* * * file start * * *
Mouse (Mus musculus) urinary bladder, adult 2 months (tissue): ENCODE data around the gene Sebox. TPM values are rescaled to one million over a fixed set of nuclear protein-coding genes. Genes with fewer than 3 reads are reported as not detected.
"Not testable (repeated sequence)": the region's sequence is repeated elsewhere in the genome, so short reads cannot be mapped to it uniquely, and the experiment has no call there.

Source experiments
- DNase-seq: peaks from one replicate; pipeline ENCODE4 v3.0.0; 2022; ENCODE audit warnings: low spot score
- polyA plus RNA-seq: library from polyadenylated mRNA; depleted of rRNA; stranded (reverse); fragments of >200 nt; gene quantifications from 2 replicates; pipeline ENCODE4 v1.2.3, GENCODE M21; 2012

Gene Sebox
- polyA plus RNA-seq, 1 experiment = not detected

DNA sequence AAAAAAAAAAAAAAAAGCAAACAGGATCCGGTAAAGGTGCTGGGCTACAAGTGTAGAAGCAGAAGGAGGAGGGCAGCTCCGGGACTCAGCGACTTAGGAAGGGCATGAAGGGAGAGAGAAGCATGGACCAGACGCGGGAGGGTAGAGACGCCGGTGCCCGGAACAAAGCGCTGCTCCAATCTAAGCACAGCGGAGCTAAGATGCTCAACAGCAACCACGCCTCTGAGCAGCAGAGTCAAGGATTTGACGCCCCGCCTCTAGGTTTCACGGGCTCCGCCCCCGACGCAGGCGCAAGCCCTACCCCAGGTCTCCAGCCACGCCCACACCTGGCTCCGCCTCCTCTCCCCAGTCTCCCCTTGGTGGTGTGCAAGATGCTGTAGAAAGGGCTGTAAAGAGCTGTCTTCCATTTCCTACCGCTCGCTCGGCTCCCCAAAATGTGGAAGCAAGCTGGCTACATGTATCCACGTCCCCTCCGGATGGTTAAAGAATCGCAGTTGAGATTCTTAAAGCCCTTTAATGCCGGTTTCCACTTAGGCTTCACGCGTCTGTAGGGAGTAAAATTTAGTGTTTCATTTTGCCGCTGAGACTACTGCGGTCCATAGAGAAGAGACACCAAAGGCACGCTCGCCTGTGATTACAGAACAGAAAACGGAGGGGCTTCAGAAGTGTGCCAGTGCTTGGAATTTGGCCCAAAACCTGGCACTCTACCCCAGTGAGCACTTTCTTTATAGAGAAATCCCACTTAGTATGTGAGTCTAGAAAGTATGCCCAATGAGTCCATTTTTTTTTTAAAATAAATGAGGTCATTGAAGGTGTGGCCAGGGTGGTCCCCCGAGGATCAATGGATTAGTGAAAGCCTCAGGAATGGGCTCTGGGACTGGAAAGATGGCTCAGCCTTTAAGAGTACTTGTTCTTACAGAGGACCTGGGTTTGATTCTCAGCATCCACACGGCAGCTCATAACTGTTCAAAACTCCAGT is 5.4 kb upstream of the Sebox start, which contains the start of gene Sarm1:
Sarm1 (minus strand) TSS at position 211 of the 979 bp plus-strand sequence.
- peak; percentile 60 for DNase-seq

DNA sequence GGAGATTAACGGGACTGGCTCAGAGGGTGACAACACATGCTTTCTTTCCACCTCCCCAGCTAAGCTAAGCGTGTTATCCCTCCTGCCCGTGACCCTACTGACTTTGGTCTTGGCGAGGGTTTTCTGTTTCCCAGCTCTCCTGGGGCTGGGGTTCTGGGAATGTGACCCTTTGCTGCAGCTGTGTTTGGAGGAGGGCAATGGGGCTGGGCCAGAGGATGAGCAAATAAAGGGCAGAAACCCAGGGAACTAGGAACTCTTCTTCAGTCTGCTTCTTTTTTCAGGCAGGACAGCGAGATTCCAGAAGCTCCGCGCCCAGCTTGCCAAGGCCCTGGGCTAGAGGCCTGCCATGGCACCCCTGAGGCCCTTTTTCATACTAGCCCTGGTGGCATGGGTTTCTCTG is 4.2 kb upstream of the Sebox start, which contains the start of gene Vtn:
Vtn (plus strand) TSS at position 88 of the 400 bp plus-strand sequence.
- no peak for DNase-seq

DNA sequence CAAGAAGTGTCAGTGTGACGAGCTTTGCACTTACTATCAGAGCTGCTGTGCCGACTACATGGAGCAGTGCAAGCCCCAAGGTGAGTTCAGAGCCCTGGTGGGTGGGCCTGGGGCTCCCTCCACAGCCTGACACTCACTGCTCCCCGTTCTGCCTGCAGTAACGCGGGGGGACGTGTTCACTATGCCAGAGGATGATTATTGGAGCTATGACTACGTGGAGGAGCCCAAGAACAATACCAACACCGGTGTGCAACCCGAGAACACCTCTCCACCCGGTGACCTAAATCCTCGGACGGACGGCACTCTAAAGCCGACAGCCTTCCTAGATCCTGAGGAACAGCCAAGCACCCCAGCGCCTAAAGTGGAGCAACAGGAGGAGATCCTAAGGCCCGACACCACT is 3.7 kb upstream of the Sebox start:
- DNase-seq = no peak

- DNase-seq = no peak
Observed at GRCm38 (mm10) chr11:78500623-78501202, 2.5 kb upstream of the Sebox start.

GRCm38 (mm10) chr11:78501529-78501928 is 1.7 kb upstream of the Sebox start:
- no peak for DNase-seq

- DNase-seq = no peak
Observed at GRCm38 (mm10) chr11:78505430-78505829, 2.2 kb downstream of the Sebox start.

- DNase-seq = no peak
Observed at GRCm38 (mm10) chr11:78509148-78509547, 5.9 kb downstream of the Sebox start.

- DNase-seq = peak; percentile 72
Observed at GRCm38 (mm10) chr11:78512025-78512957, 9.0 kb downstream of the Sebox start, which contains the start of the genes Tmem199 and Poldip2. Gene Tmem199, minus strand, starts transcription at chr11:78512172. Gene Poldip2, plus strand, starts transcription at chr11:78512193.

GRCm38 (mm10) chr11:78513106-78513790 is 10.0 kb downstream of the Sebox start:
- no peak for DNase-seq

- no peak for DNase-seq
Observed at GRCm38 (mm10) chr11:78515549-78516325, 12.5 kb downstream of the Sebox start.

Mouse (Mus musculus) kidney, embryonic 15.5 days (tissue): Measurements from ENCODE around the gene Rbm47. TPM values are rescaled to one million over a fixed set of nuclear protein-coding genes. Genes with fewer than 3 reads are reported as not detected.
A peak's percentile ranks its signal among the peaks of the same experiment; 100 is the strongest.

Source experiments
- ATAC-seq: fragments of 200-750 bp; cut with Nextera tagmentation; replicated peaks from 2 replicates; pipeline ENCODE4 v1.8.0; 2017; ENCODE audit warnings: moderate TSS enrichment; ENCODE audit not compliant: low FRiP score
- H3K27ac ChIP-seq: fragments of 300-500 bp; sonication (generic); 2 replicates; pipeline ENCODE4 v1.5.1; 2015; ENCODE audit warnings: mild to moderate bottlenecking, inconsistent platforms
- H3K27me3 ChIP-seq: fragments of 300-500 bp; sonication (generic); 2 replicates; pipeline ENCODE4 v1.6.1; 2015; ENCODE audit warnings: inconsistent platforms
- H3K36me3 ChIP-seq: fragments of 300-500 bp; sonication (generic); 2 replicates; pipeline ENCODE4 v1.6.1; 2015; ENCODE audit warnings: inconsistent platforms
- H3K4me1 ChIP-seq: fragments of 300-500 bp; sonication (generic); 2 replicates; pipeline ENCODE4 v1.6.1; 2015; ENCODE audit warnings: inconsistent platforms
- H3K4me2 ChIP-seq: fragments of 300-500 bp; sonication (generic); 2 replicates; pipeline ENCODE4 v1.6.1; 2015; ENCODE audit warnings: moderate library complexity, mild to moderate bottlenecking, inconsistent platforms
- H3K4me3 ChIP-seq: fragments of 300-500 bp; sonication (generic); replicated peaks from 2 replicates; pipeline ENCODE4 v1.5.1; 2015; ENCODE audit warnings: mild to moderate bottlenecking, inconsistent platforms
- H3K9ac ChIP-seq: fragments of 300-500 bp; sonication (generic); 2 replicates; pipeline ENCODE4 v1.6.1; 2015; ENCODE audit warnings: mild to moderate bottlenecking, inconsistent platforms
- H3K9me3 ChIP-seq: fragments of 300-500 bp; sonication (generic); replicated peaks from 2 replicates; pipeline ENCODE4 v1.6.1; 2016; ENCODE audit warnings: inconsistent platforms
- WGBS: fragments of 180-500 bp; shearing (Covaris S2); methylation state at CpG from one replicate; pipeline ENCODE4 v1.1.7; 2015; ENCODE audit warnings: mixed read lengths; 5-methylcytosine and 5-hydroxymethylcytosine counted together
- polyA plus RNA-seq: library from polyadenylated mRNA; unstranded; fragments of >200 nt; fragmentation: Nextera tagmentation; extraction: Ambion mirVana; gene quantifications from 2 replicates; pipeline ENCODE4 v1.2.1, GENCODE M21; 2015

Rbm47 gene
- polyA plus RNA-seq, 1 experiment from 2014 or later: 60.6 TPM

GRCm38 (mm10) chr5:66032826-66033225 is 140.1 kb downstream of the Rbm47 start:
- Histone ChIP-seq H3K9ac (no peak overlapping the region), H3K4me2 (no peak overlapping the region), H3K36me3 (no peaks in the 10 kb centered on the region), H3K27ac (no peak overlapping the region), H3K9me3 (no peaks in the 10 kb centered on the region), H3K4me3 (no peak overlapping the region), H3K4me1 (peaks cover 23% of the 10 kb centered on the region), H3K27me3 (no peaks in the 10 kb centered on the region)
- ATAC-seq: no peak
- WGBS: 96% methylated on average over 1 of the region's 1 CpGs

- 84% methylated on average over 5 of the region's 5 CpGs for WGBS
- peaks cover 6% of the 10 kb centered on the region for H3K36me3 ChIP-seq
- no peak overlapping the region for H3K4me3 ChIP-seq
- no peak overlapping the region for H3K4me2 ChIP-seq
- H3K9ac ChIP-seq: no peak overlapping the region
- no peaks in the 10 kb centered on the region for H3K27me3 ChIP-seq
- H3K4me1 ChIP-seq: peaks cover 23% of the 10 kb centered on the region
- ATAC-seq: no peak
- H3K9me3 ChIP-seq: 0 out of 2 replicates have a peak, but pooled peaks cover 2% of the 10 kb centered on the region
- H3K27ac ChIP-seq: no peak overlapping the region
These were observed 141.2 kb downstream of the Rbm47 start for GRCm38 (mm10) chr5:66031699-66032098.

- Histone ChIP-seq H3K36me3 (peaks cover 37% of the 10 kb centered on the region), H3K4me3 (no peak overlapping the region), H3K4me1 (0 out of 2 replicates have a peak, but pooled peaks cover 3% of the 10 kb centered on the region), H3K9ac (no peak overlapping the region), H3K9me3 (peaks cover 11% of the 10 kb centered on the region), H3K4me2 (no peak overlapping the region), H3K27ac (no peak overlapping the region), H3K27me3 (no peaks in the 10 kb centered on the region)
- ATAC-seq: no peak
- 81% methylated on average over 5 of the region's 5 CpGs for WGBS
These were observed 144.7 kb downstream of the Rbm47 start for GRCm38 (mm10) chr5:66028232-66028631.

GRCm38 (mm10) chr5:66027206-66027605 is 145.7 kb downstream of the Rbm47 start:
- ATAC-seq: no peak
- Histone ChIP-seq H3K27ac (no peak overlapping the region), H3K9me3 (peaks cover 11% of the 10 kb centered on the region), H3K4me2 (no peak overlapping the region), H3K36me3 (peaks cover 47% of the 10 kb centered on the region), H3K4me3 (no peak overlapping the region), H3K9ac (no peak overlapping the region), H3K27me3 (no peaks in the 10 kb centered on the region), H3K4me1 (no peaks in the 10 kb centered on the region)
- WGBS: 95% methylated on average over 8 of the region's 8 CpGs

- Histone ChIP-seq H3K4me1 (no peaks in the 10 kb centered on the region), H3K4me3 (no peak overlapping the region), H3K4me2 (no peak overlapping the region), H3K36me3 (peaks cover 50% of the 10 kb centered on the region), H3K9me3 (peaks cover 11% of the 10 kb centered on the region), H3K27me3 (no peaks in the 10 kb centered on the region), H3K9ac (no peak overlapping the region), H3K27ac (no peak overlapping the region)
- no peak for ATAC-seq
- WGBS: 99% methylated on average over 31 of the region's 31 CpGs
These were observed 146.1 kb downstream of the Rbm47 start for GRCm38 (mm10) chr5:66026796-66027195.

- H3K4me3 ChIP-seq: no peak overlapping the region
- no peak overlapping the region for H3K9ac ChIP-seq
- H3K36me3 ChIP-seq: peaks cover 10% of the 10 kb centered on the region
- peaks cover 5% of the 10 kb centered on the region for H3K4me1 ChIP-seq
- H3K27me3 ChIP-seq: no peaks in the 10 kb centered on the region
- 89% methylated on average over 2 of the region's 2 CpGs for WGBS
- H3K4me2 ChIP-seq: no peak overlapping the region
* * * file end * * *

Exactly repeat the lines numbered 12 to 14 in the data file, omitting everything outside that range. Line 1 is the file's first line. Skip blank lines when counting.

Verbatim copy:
Vtn (plus strand) TSS at position 88 of the 400 bp plus-strand sequence.
- no peak for DNase-seq

DNA sequence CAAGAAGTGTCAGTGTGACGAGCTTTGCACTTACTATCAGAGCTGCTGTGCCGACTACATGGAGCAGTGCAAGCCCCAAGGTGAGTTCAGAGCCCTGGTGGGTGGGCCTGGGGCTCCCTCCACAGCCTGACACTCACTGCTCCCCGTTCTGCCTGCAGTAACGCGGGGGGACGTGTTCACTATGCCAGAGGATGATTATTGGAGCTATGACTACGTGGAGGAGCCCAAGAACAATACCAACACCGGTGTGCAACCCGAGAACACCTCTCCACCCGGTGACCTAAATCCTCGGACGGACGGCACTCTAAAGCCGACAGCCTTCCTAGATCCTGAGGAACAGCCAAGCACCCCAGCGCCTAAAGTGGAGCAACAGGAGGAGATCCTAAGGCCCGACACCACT is 3.7 kb upstream of the Sebox start: